PRAGUE — The long-sought joint peacekeeping force for Darfur, which would combine the existing 7,000-man African Union force with as many as 20,000 additional military personnel and civilian police under U.N. command, has now been approved. But several roadblocks still stand in the way, making it very difficult for the joint A.U.-U.N. mission to bring about a peaceful settlement to the Darfur conflict.
Although U.N. Secretary General Ban Ki Moon pressed the U.N. Security Council to move rapidly to authorize the proposed joint force, member governments remain deadlocked over its mandate.
With the encouragement of Sudan’s government, China and Russia have thus far blocked a resolution sponsored by Britain and France that would allow the proposed hybrid force “to use all necessary means” to protect humanitarian workers and other civilians. Sudan’s U.N. ambassador has called for a draft whose language is “more Sudan-friendly.”
Moreover, U.N. analysts estimate that most of the additional troops will not arrive in Darfur until early next year. The preceding phase envisages only providing the existing A.U. force with extra logistic support from non-African countries, such as engineers from China.
French Foreign Minister Bernard Kouchner has called for merging these two phases to accelerate progress, which would require substantial funds to secure and deploy the additional U.N. peacekeepers.
According to Jean-Marie Guehenno, the head of U.N. peacekeeping operations, any hybrid force must be “robust” because of the “very challenging” situation in Darfur. The draft British-French resolution would provide for an authorized ceiling of 19,555 military troops and 6,400 police officers, with an estimated cost of $2 billion-plus during its first year.
The Bush administration has been a leading advocate of deploying a robust peacekeeping operation in Darfur. But the United States is impeding this process by falling far behind in its obligatory payments to the U.N. peacekeeping budget, with total U.S. arrears estimated at more than $500 million — and possibly exceeding $1 billion by the end of 2007. The EU has also encountered difficulties in fulfilling its pledged financial assistance to the existing A.U. force in Darfur.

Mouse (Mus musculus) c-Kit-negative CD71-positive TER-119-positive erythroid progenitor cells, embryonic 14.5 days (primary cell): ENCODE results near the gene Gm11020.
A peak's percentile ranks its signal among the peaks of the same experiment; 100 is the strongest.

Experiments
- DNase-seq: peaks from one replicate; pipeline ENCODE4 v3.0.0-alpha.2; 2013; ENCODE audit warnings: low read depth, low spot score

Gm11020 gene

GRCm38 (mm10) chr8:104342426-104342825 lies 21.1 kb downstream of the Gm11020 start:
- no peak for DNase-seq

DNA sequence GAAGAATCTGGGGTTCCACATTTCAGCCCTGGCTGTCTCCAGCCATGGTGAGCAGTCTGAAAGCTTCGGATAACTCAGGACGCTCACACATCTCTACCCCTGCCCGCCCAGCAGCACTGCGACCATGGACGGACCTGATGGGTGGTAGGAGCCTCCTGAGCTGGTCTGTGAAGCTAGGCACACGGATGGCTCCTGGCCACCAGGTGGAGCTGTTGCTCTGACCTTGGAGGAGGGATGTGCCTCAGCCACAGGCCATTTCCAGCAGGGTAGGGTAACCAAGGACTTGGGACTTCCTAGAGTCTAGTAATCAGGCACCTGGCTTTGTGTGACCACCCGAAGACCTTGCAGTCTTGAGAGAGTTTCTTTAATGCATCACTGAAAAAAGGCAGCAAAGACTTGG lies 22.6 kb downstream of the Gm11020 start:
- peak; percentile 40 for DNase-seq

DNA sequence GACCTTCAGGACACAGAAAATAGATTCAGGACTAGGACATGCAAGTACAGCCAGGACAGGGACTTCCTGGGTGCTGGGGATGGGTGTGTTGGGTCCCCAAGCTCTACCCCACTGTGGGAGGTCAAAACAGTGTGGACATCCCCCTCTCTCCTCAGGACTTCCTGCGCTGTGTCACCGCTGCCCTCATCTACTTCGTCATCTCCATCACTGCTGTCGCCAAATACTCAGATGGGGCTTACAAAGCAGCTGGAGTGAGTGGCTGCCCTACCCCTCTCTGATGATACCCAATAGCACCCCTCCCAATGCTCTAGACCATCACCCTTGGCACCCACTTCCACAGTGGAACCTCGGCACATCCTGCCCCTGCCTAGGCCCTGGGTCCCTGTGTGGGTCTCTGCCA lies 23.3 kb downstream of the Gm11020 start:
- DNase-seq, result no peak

Moreover, the division of labor for any joint mission — especially regarding financing and command — remains unresolved. Many African leaders insist that they should retain principal control of any peacekeeping force in Darfur. Their preferred model calls for the U.N. to provide the funding and most other support for the mission, while allowing the A.U. to maintain its leadership role.
Many Western governments, however, refuse to place their forces under A.U. command, owing to its perceived weaknesses, and have conditioned further support for peacekeeping operations in Darfur on the United Nations’ assuming control. But the U.N. has found it difficult to attract sufficient volunteers for such a force, since foreign governments have acceded to Sudanese demands that the hybrid force remain predominantly African.
At the same time, the complex chain of command envisaged for an A.U.-U.N. force recalls some of the worst features of NATO-U.N. operations in the former Yugoslavia during the 1990s. A.U. commanders on the ground would retain tactical control, a joint A.U.-U.N. command would exercise operational supervision, and the U.N. would establish the force’s overall strategic objectives. Such a convoluted command system will make it difficult to react to any rapidly developing crisis or threat.
Indeed, even if foreign troops reduce the violence, peace might last only as long as they remain deployed, since the conflict has evolved from a struggle between rebel groups and the Sudanese government into one between various clans and ethnic groups, with the government intervening on behalf of its allies.
The example of Kosovo is revealing. Eight years after the 1999 NATO intervention, a 17,000-strong international force is still needed to prevent a resurgence of violence, and Kosovo’s ultimate political status remains unresolved.
A major peacekeeping operation in Darfur would likely produce a similar situation: protracted uncertainties regarding the region’s future political status, impeded socio-economic development, persistently diverging expectations among the conflicting parties, unresolved tensions resulting from non-fulfillment of these expectations, and the likelihood of renewed violence should the foreign intervention force withdraw.
In addition, an extensive military operation in Darfur would not necessarily secure the region unless it also addressed the problems in the rest of Sudan. The U.N. Human Rights Committee has found that widespread and systematic human rights abuses extend throughout Sudan, not just Darfur. Foreign Policy magazine considers Sudan the country most at risk of state failure.
For these reasons, any major peace operation involving Western countries would soon lead their governments to consider regime change in Khartoum as the most viable exit strategy.
Because the Sudanese government recognizes this as well, it will resist any such deployment, regardless of foreign threats and blandishments.
Richard Weitz is a senior fellow and director of program management at the Hudson Institute. Copyright 2007 Project Syndicate (www.project-syndicate.org)
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